ENGLEWOOD—For the first in Denver Broncos’ history, the father of the head coach has a sausage concession stand behind the stadium’s south stands scoreboard.
Tony DeCamillis, father of Joe DeCamillis, spends Broncos’ game days running Uncle Angelo’s Italian Specialties, where the specialty is sausages.
“Please don’t encourage him in any way,’’ Sharon DeCamillis, Joe’s mom and Tony’s wife, said half-jokingly about her husband. “I’m sure Joe would say that, too.’’
Tony and Sharon raised four sons in Arvada. All got college diplomas. Pat is now head wrestling coach and freshmen football coach at Broomfield High School. Peter is a Jefferson County child advocate attorney. Chris is a Broadway stage manager in New York who is currently working with actor Liev Schreiber on the French play, Les Liaisons Dangereuses.
And Joe is the Broncos’ head coach, if only on an interim basis for one week.
Gary Kubiak is expected back to work Monday after doctors told the Broncos’ full-time head coach he needed to take this week off to treat his complex migraine. Broncos general manager John Elway promoted DeCamillis from his usual special teams coordinator position to lead the Broncos into their first AFC West Division game of the season Thursday night at San Diego.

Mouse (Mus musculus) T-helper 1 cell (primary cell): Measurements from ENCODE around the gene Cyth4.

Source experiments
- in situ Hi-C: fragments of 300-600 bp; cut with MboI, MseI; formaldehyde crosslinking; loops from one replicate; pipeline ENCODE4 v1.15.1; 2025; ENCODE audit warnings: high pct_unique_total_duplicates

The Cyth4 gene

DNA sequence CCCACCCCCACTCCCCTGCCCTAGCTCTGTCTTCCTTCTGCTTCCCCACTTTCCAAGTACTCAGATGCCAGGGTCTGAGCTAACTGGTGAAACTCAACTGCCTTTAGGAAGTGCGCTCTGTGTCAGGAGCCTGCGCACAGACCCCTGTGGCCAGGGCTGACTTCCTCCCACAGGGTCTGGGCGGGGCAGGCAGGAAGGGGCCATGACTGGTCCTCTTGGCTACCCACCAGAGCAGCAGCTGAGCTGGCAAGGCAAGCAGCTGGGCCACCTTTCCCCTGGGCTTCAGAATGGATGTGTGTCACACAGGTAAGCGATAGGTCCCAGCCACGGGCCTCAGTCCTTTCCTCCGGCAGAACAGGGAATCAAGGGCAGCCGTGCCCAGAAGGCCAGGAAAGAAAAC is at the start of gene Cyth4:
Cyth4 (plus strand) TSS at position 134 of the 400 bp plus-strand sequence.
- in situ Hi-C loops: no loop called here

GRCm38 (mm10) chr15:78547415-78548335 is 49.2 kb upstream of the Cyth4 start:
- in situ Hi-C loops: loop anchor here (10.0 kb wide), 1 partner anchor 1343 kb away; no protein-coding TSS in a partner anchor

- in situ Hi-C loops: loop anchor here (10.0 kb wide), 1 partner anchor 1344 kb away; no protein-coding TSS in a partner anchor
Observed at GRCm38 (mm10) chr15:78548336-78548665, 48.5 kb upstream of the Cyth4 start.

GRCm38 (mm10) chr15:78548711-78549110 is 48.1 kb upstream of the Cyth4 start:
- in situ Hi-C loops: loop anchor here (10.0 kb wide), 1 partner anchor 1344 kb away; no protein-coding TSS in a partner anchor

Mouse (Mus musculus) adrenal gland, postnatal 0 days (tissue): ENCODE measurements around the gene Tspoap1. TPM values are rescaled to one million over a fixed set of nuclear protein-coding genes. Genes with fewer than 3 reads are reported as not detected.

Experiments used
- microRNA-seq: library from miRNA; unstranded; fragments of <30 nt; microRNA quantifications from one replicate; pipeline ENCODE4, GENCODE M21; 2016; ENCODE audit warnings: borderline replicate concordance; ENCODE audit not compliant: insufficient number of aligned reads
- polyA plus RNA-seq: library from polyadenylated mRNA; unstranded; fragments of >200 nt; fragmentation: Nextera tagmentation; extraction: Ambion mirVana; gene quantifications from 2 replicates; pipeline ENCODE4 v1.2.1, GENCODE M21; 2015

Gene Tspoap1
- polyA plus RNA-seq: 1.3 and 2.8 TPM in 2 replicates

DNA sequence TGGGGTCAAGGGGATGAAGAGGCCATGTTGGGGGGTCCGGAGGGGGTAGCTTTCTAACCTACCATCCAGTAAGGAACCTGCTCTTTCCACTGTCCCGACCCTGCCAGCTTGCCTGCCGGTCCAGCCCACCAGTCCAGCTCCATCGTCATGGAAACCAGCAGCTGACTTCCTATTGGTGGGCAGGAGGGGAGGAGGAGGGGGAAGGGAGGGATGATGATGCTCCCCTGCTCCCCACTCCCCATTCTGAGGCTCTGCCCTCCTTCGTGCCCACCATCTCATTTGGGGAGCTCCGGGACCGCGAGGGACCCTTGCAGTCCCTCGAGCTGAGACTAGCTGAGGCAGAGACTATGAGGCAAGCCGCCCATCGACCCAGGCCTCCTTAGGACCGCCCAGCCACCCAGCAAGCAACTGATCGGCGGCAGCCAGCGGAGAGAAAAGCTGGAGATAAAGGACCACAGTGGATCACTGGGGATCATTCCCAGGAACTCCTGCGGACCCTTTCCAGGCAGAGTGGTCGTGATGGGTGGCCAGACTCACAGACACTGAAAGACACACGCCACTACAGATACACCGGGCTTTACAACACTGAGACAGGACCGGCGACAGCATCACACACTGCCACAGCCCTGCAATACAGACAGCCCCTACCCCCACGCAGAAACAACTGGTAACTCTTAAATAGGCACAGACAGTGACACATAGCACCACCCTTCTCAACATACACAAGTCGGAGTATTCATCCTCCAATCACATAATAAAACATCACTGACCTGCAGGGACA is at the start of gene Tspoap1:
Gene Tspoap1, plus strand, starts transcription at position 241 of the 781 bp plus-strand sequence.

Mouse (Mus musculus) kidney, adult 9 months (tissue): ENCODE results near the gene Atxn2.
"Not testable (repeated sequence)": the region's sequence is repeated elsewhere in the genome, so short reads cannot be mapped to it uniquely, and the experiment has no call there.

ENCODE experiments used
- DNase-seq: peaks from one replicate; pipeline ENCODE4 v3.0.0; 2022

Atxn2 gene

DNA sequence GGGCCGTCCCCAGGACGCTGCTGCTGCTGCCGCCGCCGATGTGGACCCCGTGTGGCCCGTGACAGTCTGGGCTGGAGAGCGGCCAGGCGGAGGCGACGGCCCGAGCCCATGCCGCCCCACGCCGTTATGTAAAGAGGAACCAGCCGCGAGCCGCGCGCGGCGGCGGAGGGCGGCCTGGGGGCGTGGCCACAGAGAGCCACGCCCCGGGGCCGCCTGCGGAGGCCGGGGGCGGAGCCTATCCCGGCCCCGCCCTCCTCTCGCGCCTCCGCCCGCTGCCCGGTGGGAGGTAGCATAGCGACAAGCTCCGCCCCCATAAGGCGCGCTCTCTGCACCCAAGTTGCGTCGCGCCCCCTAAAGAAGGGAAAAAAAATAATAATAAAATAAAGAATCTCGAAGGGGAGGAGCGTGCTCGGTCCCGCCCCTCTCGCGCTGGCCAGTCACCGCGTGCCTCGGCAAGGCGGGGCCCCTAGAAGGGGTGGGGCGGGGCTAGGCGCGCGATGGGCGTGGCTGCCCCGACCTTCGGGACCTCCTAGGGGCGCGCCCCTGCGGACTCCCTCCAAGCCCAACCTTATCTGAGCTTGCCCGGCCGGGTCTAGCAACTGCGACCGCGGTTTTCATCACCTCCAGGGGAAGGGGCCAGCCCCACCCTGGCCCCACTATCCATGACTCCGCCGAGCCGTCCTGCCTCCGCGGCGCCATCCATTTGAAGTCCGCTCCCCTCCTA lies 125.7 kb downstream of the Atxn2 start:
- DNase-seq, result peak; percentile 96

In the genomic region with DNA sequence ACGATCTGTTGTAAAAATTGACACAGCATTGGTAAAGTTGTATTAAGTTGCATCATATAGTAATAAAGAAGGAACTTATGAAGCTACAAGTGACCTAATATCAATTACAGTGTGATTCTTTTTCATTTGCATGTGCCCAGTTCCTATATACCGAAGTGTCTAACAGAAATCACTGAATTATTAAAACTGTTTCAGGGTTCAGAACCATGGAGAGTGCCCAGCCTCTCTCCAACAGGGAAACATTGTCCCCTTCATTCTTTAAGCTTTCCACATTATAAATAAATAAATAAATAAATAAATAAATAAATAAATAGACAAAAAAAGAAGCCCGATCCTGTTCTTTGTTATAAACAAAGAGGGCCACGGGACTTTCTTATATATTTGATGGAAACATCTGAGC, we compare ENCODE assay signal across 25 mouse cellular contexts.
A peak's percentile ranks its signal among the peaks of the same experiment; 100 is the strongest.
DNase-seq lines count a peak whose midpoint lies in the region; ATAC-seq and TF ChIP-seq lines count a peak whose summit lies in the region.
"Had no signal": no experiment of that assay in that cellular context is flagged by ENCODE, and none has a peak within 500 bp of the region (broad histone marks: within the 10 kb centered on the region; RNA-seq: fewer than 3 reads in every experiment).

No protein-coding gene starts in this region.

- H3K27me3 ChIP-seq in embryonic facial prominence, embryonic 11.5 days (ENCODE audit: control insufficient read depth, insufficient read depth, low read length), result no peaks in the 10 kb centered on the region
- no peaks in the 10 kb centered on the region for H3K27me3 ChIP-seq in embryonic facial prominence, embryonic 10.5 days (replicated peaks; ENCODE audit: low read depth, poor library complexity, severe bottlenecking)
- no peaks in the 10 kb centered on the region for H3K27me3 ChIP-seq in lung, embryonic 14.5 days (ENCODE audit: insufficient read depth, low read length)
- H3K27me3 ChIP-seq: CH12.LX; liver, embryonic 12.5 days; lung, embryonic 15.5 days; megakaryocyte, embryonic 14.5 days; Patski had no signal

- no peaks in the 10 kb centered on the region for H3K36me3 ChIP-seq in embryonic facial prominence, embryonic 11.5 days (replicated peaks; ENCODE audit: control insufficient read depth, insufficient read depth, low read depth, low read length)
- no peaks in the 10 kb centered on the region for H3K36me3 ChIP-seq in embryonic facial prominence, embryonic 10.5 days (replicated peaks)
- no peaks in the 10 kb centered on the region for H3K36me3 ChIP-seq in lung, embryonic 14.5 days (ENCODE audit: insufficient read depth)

“I’m happy for him, but I’m just worried … but he’ll do fine,’’ Sharon said.
She’s a mom. Moms worry.
“I think it’s great,’’ Tony said. “I think he’ll do an excellent job. I have to keep myself in control so I don’t bother him.’’
Funny coincidence. Sharon has family in California and long before DeCamillis got the interim gig, arrangements were made for them to attend the Broncos-Chargers’ game on Thursday night.
“I texted him (Monday) morning – I didn’t know anything about this, but he told me to text him and remind me about tickets,’’ Tony said. “So I texted him and said I need eight tickets. He said, ‘OK.’ And then I didn’t hear anything about it until one of my sons (Pat) called me up and said, “Hey, guess who’s the interim head coach?’’
Good thing it’s a road game. Tony would have been too busy working to catch much of his son’s head coaching debut if it was played at Sports Authority Field at Mile High. Tony and Sharon DeCamillis still live in Arvada although not in the home they raised their sons in.
“It’s a good opportunity and he’ll do an excellent job because all the players respect him,’’ Tony said. “And that’s what he brings to the table. Both my sons who are coaches relate very well to teaching.’’